We begin our journey with the Great Evangelical Awakenings. In order to correctly asses the modern Ecumenical Movement as a whole, and the World Missionary Conferences in particular, it is essential to understand the foundational role played by the “great revivals” of the 19 th century which swept across Europe and North America. According to the historian James Hastings Nichols, by the end of the eighteenth century the Reformed confessions had sunk to their lowest ebb in terms of “religious vitality” and were badly in need of a spiritual recovery. This recovery came with the Evangelical Awakening, the origins of which can be traced to the Pietist movement in Germany, the rise of Methodism in Great Britain, and the Great Awakening on the American frontier6 . It was a movement which, although finding its chief stimulus in British Evangelicalism, can be characterized as transnational, passing from country to country. Whatever its origins, however, its spirit and its underlying motives were always the same: a passion for evangelism. Out of this passion came into being societies, voluntary movements, and organizations in which Protestants of different nations and denominations “banded themselves together to win the world for Christ. Thus, it was that “the missionary movement came out of the evangelical awakening.”9 The missionary movement, however, did not of course exist in a vacuum, but was heavily conditioned by historic circumstances. The dream of converting the heathen across the globe was stimulated by, and came on the heels of, colonial expansion and conquest and thus was largely dependent upon the Western powers, especially Great Britain and America, for its practical implementation. In the marriage of mission and colonialism, therefore, in addition to the passion for “Christianizing” the world there was added the task of “civilizing” it.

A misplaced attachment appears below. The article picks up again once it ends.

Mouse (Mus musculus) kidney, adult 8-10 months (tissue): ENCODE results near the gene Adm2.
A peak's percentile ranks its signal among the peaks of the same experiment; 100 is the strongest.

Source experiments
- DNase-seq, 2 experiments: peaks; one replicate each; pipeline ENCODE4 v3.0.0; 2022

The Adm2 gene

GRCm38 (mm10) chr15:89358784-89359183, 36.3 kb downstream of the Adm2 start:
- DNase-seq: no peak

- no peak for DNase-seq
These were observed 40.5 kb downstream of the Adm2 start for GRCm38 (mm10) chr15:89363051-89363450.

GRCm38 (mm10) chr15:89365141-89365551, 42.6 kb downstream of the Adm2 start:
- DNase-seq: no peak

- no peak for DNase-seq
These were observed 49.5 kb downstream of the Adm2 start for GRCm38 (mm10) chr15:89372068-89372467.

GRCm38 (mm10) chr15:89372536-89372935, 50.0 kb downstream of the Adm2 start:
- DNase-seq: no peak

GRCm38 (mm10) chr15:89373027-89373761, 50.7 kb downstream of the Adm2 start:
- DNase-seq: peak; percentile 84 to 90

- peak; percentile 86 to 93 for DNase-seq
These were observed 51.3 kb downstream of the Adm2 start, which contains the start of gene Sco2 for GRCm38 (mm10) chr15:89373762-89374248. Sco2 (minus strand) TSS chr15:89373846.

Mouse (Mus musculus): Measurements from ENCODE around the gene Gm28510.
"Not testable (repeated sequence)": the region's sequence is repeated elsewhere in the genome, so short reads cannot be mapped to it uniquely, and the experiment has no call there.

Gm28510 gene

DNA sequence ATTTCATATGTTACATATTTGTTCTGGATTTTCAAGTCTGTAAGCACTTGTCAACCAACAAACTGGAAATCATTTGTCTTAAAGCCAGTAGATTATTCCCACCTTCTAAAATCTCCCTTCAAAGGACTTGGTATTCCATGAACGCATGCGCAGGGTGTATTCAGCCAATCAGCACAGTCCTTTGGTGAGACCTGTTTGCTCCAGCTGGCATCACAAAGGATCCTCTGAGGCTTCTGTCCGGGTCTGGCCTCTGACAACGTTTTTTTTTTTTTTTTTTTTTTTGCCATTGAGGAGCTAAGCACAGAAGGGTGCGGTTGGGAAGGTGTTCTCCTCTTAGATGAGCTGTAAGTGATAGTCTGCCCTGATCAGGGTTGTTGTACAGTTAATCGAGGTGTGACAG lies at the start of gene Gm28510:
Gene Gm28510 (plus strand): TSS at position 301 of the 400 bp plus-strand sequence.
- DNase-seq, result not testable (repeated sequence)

Samuel Worcester of the American wing of Foreign Missions described his society’s objective as “civilizing and christianizing” – in that order: “To make the whole tribe English in their language, civilized in their habits, and Christian in their religion: this is the present plan.”

If, however, “christianizing” was inseparable from “civilizing” for the American Protestant missionary, Christianity without commerce was unlikely for the British Protestant. In 1856 the explorer‐missionary David Livingstone electrified the British nation with tales of his adventurous travels across Africa, thereby launching that alliance for “commerce, civilization, and Christianity” which was to characterize British Protestant missions in the colonial era. By cultivating the native inclination for trade, he claimed that

“the advantages that might be derived in a commercial point of view are

incalculable; nor should we lose sight of the inestimable blessings it is in our

power to bestow upon the unenlightened African, by giving him the light of

Christianity. Those two pioneers of civilization – Christianity and commerce

should ever be inseparable.”

Commercial opportunities alone, however, certainly would not have been sufficient to galvanize what Protestant historians like to call the “greatest geographic expansion of the Faith that had yet been seen.” The rapid development of the missionary spirit and missionary organizations among evangelicals was mainly responsible for, what Rufus Anderson described as, “the avowed expectation and purpose – for the first time since the apostolic age – of laboring for the conversion of the whole heathen world.”